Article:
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the closest link to mom

by Judy
December 20, 2015

Pat, who was my mother’s Aide for the last six years of her life and who has become like a sister to me is also the closest link to my mom. Because of that, when I am with Pat or talk with her, I feel so strongly my mom’s presence as does she. We both carry her in our consciousness.

One aspect of my mother that was particularly delightful was her sense of humor. She found humor in so many situations and would laugh with such abandonment that whether it was very funny or not…and usually it was very funny…you could not help but laugh with her as well.

Mom got a kick out of Pat’s grandchildren who are now 4 and 8 years old. The little boy, Demarion, who has finally reached the age of four always sees himself as much older and says and does very funny things. Pat told me that she recently went to a school Christmas performance where eight year old Deandra was in a dance presentation. When her class started to dance on stage, little Demarion got up in the aisle and started dancing with all the right steps, turns and jumps as the children on the stage. When his mother tried to take him away, he said, “No, I need to be here. I am the leader. They can’t dance without me.”

I burst out laughing when Pat told me as did she and then we mentioned momma, how much she would have enjoyed hearing that story and would be laughing the hardest among us.

Now family – and in my case family are cousins – and friends who knew my mom in one way or another are also links to my mother, but there is a particular link that Pat carries because it’s directly connected to my mom in the twilight of her life when in many ways she had shed the outer protective layers of her personality. What remained was an acute sensitivity – she had trouble hearing any bad news which visibly pained her - and lying in bed for so many hours, there was so much surrender and softness. She was very vulnerable. Everything got expressed very simply, her care and love, but also at times her sadness and frustration which would invariably pass quickly.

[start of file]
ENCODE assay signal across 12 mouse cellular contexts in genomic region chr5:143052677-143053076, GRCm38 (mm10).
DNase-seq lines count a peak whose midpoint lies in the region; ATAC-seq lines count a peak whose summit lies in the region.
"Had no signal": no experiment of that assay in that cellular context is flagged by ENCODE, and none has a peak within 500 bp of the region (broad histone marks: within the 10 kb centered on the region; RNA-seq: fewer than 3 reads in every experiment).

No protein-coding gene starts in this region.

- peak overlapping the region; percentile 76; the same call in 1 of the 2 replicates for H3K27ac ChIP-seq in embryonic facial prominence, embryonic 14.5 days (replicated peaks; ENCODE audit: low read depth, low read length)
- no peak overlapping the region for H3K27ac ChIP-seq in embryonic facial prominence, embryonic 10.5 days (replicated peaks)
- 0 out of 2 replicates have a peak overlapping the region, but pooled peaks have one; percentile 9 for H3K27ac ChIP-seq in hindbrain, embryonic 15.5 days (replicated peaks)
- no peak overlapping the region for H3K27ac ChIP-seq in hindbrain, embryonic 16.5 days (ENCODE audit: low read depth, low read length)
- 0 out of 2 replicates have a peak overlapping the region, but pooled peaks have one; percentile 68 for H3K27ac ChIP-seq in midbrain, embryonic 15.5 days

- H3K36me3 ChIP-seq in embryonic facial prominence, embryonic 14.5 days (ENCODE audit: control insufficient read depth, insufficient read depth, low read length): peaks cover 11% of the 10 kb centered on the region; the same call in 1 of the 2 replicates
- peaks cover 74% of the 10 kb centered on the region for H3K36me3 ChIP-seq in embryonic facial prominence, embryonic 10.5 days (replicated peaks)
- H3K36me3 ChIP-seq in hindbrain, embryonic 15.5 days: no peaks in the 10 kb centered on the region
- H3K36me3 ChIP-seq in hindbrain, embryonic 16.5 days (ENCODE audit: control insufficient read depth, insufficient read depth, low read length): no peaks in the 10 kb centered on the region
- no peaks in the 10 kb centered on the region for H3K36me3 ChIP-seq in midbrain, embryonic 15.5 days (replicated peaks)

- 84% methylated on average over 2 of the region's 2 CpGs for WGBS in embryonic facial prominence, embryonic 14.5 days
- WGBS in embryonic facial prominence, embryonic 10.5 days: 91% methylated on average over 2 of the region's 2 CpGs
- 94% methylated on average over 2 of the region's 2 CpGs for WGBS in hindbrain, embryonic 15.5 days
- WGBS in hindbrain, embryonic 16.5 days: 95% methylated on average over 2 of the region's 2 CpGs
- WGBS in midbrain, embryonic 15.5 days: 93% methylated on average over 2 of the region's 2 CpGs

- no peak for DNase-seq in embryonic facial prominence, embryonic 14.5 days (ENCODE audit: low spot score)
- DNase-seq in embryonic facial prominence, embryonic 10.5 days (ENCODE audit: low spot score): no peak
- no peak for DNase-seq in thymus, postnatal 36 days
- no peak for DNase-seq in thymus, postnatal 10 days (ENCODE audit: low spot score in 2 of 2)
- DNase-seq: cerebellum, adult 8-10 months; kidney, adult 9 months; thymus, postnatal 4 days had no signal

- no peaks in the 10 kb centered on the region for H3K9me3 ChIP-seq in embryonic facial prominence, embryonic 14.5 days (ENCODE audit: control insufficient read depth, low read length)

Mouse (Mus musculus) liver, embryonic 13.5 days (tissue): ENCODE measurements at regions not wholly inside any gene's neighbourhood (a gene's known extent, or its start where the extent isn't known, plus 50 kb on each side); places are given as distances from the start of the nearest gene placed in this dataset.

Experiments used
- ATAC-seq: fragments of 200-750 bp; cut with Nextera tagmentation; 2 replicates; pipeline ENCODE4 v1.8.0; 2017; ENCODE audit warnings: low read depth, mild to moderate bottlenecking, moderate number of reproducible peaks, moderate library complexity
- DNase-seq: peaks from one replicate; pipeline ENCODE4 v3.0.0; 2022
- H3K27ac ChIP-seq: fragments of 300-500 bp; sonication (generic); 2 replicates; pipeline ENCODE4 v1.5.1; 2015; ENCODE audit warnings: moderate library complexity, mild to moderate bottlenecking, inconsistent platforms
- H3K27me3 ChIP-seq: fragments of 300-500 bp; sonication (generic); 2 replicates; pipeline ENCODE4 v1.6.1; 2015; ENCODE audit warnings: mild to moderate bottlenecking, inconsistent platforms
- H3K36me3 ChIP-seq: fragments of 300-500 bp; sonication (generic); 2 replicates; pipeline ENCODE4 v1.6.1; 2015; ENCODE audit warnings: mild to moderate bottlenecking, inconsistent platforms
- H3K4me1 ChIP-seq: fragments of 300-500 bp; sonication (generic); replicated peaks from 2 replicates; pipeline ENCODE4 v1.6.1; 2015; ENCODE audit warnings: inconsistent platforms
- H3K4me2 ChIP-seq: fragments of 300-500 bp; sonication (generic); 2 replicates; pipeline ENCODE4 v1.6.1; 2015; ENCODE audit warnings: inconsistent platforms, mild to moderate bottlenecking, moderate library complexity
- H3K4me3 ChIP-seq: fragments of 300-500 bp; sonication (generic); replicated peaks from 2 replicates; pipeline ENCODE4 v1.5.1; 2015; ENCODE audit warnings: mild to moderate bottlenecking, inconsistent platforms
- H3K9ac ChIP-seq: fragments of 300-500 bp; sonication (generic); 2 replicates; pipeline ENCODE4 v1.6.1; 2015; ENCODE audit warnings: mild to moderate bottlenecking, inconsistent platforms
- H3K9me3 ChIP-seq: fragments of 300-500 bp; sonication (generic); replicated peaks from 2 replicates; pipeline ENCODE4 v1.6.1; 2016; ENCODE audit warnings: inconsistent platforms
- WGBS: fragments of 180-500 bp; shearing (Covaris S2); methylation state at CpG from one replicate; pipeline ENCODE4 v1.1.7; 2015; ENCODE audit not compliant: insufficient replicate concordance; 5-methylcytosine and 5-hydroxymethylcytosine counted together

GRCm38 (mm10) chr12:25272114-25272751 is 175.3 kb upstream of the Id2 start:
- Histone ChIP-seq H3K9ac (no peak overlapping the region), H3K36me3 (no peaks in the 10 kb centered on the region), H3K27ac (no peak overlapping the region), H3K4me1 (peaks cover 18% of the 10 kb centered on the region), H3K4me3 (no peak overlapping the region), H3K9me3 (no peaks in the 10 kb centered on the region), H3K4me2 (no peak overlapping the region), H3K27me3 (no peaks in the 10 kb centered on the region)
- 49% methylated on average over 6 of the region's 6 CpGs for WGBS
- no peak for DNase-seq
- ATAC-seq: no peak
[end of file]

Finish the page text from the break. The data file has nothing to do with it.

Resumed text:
In the first three years before my mom’s stroke, Pat and Mom became real friends. They would sit on the terrace for hours and Pat would tell stories; Mom would enjoy listening and also tell her tales. They would love to watch the ducks and occasional raccoons passing the stream below and admire the orchids blooming on the terrace. They shared a secret rapport, quietly developing over time. Was it always smooth and harmonious? Not always – these were two very strong characters – but yes, most of the time it was remarkably easy.

As time went by and Mom’s walking became less steady, she would proudly hold onto Pat’s arm in public and say how she was her rock. She felt secure with Pat laughingly speaking about Pat’s strong arm muscles. They went everywhere together – to restaurants, movies, food and clothes shopping. During that time I would come down for longer and longer periods, but never staying permanently.

And then Mom had a stroke and so much changed. She could no longer walk, her eyesight got much worse and she gradually got weaker and weaker. Pat and I went through a storm with Mom – through stays in the hospital, visits to doctors, hallucinations and all the ups and downs emotionally as my mother adjusted to all the internal and external changes post stroke. And always through it all, Pat stayed strong and steady and always there was lightness, joy and laughter. Pat and I shared the same room from then on and really a bonding strengthened. This went on for three years when life for me with Pat and Mom and many other caregivers and visitors became very much part of a very full life.

When Mom died, six months ago, Pat came with me to bury her up north and we stayed a few days with my cousins. We shared the warmth of being with family.

Now I am up north and Pat is in Florida and whenever I talk with her, Mom is always with us. Pat has become like a real sister and although she has a large family, children, grandchildren and many friends, I am also like a sister to her.

In the end what binds us together in the deepest way is love. It’s a love that includes our years together with momma, her spirit and all the happy (and sad) memories, and includes our awareness of loss and grief. It’s a love that now is a real friendship where we can laugh and commiserate together, learn from each other and where the overarching fabric is one of care, deep care.


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